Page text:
Damion Berger: In The Deep End
I first met Damion Berger a number of years ago at Review LA, hosted by Center. He was sharing his wonderful underwater images from his project, The Deep End. I was happy to learn that he now has a monograph of the work, published by Schilt Publishing and ready for purchase.
Damion was born in London and his interest in photography was nurtured while an assistant to the late Helmut Newton before earning his B.F.A. in photography from Parsons, The New School For Design in New York. He has exhibited with galleries in Europe, the U.S. and Canada. Damion was one of ten artists chosen for the ‘Discoveries’ exhibition at this year’s Fotofest 2012 Biennial in Houston. His work is held in many private collections and he is well published. Damion lives and works in New York and Southern France.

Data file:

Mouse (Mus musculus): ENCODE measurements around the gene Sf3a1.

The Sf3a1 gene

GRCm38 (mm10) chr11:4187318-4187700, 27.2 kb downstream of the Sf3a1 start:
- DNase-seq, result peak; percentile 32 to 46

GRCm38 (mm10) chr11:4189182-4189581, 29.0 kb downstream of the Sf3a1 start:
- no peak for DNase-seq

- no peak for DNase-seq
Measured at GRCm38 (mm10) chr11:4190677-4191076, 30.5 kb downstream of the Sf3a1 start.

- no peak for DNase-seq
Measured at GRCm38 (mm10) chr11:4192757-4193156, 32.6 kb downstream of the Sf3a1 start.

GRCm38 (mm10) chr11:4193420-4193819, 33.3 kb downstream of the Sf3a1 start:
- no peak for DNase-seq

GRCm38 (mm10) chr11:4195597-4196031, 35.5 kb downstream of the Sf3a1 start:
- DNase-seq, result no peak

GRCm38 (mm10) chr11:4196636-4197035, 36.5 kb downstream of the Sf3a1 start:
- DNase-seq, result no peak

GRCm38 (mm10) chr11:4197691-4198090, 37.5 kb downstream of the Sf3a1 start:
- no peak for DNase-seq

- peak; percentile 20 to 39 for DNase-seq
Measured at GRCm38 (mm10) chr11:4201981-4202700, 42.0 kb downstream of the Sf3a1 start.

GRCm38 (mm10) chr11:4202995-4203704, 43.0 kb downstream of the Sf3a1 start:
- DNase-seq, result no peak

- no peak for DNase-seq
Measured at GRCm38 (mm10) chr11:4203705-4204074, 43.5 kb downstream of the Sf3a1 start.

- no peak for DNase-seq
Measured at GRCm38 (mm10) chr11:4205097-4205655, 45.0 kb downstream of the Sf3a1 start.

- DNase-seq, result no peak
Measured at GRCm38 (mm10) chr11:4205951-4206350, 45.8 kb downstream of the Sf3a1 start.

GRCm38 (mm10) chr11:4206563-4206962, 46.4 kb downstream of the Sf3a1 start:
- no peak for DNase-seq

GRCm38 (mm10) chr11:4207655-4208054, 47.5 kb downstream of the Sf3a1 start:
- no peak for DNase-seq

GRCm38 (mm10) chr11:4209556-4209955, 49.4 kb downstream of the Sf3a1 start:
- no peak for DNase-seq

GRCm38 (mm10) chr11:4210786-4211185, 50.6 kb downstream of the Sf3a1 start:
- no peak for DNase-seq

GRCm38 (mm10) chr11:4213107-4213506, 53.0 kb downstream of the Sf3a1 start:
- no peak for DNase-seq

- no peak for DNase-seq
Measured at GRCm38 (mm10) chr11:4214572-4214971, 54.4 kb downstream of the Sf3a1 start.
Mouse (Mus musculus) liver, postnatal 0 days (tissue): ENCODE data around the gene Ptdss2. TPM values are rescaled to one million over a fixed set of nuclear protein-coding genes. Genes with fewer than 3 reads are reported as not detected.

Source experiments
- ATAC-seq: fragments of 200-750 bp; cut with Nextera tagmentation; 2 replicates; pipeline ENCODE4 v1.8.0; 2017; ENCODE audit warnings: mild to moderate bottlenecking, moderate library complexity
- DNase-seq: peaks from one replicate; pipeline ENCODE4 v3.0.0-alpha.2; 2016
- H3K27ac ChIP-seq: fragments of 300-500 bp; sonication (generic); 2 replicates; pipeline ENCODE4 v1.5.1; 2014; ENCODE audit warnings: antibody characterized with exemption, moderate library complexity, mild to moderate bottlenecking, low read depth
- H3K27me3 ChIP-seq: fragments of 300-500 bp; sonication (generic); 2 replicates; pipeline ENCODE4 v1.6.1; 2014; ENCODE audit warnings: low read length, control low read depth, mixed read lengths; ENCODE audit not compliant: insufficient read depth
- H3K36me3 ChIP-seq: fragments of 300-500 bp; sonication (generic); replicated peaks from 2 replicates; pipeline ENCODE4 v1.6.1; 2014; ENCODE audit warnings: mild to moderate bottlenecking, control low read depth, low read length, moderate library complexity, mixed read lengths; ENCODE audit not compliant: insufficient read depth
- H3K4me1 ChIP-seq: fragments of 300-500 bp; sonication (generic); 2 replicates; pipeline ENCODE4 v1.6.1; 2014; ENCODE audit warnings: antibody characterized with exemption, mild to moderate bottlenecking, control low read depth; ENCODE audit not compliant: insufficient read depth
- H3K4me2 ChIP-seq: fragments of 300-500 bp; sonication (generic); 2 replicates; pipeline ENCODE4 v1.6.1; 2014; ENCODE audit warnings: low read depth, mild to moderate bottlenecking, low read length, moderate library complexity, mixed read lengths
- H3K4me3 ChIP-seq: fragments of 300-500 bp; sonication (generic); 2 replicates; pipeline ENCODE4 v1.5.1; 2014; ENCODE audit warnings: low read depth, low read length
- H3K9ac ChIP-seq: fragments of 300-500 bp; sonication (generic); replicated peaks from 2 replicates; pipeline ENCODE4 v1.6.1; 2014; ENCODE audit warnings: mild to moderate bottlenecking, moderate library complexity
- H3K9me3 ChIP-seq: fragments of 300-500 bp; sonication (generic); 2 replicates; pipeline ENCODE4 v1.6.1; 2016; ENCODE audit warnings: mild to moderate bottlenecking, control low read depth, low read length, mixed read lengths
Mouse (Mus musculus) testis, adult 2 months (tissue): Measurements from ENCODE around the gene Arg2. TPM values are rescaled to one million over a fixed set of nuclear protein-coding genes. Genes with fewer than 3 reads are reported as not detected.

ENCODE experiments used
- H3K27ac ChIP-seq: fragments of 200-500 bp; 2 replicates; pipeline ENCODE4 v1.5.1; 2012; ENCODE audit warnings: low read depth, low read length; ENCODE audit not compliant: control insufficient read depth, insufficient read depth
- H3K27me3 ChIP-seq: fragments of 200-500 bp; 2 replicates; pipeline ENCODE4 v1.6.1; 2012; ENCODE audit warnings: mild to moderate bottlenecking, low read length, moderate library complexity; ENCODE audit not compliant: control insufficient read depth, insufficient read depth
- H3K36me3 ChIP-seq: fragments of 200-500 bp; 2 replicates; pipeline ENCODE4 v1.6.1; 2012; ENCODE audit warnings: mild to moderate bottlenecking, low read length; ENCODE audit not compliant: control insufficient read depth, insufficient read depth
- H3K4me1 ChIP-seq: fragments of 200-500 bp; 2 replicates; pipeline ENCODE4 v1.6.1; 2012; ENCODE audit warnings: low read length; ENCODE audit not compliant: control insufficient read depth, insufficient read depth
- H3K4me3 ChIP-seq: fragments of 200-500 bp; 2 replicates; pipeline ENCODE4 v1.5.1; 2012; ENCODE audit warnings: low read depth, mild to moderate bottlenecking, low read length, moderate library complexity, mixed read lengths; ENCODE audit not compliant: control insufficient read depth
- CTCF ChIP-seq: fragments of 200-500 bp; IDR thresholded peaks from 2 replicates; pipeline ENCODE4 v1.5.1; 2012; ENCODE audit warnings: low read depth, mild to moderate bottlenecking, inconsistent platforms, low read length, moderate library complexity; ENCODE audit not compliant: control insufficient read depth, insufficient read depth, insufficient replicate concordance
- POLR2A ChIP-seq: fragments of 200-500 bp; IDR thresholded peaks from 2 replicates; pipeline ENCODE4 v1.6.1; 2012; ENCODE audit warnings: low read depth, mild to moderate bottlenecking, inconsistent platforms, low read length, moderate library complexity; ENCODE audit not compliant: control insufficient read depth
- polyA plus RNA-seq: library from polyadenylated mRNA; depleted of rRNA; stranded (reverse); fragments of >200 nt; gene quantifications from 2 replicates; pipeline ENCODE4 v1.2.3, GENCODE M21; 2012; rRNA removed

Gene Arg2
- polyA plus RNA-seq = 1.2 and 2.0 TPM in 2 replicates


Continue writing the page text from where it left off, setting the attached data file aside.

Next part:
Deep End: This series of photographs makes use of the water’s capacity to at once de-contextualize the familiar and evoke a fusion of dreamlike memories and sense of childhood regression. The clear, warm water of the swimming pool represents an intersection between the cultural and social pursuit of leisure, the natural element of water and manmade space. The pool provides a place of temporary detachment from life’s everyday routine.
Smuggling an underwater camera into public swimming pools where photography is generally prohibited, for the most part I worked without the knowledge or complicity of my subjects. Whilst surreptitiously maneuvering underwater, I’d often hold my breath until near bursting-point, swimming for position and trying to hide my camera until the moment presented itself.
Seeking out public swimming pools predominantly on the Côte D’Azur and elsewhere around the Mediterranean, I was drawn to scenes of the unusual, frequently populated with energetic children less content to wallow on the surface than their more temperate elders. These photographs pay homage to the water’s almost magical qualities and re-establish a link to happy vignettes from my own memory – the blissful abandon of youth and the warm embrace of summertime’s past.
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